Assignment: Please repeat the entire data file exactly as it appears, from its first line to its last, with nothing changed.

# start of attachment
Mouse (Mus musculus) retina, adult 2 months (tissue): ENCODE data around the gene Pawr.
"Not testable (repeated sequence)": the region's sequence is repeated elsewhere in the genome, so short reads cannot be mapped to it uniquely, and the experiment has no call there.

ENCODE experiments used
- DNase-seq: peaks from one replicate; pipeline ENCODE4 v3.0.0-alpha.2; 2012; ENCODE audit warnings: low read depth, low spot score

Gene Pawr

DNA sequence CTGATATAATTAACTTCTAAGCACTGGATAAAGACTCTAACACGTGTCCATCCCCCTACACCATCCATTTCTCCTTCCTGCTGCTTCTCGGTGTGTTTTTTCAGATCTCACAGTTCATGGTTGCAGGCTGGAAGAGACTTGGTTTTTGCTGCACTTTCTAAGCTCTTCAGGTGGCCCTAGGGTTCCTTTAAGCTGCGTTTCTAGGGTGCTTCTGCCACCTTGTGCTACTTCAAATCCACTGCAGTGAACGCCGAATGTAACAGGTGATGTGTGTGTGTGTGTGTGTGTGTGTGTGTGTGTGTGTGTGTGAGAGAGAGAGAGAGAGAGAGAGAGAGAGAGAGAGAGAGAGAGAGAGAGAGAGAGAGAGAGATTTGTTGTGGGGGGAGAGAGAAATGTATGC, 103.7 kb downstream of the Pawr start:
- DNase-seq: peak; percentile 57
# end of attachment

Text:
Mouse (Mus musculus) retina, adult 2 months (tissue): ENCODE data around the gene Pawr.
"Not testable (repeated sequence)": the region's sequence is repeated elsewhere in the genome, so short reads cannot be mapped to it uniquely, and the experiment has no call there.

ENCODE experiments used
- DNase-seq: peaks from one replicate; pipeline ENCODE4 v3.0.0-alpha.2; 2012; ENCODE audit warnings: low read depth, low spot score

Gene Pawr

DNA sequence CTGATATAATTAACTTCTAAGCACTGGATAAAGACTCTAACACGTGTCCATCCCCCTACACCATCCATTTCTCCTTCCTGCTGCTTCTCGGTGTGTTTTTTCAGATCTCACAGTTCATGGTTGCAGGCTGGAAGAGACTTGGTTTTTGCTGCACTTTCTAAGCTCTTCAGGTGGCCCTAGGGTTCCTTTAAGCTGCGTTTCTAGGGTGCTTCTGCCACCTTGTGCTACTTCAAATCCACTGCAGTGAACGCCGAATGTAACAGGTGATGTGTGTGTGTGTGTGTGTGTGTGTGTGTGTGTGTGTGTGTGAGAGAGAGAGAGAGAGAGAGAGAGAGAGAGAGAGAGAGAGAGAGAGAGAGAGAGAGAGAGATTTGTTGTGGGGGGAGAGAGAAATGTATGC, 103.7 kb downstream of the Pawr start:
- DNase-seq: peak; percentile 57